The Centers for Disease Control and Prevention estimate that by the year 2030, 70 million Americans will be at risk for osteoarthritis. What advice do you have for readers who may be looking to ease or alleviate arthritis pain?

I recommend that people with osteoarthritis start by maintaining a healthy body weight. Several studies have shown that patients who lost weight but received no other treatments for knee osteoarthritis experienced improvements in quality of life, the ability to perform day-to-day tasks, and their capacity to participate in sports activities. I also recommend doing some kind of strength training. Even working out with light weights can help reduce soreness, stiffness, and pain. For many people, exercising with arthritis seems counterintuitive, but if I can talk someone into exercising two to three times a week, they usually see a big difference in their pain and stiffness and become believers in the benefits of exercise.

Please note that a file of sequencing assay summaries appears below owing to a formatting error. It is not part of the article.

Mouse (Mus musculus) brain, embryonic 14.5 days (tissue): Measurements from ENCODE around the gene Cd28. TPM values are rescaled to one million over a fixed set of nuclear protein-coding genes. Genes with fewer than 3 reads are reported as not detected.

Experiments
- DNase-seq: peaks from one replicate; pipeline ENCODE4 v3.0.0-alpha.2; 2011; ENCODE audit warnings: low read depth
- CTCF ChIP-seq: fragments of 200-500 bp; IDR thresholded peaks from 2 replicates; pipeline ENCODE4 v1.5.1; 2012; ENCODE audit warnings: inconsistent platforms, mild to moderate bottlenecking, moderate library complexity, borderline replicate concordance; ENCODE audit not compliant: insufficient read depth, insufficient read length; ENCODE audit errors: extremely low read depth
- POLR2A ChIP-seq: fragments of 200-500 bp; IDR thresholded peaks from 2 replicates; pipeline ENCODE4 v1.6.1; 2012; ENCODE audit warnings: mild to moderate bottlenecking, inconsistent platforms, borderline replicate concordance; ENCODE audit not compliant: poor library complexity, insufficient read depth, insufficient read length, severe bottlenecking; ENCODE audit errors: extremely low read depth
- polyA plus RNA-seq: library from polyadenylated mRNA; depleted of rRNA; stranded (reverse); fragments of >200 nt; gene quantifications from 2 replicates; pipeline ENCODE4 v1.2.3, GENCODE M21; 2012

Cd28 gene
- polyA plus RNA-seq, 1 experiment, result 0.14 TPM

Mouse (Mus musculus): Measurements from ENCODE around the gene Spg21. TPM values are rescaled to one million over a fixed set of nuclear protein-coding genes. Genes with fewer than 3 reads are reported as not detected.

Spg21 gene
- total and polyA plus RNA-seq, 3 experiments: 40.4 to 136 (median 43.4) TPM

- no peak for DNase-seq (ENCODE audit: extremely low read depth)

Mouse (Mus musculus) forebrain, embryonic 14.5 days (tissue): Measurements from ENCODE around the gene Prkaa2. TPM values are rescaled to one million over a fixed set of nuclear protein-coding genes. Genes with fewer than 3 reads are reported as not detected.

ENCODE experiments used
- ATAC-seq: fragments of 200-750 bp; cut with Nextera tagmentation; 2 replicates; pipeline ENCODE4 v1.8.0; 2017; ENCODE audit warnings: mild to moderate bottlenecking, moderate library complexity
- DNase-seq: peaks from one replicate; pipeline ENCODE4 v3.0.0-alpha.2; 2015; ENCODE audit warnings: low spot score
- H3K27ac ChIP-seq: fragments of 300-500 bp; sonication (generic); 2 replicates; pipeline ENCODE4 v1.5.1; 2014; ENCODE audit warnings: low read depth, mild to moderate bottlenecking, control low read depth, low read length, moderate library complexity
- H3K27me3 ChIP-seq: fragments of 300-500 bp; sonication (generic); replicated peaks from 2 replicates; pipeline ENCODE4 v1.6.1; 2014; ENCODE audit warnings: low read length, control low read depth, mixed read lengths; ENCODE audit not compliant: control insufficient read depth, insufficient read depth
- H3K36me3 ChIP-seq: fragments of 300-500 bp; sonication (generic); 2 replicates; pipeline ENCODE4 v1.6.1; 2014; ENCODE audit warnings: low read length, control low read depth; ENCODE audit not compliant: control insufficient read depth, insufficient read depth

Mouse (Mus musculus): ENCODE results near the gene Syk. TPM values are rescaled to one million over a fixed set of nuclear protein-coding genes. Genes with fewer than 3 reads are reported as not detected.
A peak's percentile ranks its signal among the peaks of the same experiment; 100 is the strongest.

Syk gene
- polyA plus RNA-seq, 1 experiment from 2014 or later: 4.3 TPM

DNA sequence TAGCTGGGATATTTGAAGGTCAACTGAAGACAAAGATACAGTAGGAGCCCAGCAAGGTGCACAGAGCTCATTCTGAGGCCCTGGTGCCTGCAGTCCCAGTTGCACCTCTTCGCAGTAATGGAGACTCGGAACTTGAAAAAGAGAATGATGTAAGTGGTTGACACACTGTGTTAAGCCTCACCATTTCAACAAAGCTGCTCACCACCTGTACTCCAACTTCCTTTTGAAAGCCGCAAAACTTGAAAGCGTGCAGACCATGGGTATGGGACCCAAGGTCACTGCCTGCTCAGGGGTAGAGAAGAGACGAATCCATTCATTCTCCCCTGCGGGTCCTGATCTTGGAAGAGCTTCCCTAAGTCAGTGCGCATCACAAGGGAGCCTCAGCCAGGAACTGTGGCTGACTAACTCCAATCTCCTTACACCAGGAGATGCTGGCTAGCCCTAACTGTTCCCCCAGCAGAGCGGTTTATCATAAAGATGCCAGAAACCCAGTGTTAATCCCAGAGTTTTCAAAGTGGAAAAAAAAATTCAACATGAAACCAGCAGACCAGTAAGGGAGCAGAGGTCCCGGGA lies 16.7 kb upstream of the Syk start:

What advancements have been made in the field of rheumatoid arthritis since you first began practicing medicine?

Many medications such as disease-modifying antirheumatic drugs—referred to as DMARDs—have greatly improved outcomes for patients with rheumatoid arthritis by decreasing pain and inflammation. For most people with RA, early treatment can control joint pain and swelling, and lessen joint damage, preventing disability, and even putting RA into remission for some patients. 

You also treat autoimmune diseases such as lupus. Have there been any significant advancements to help patients with this debilitating disease?

With improved understanding of lupus, we’ve seen an emergence of new medications in recent years. In 2011, the first lupus medication in 50 years was approved, and since then, drug development has been heating up, and we’ve seen a breakthrough with targeted therapies which are medicines directed at one little molecule in the immune system. In addition, we hope that innovative research in human tissue may also drive discovery of new therapies.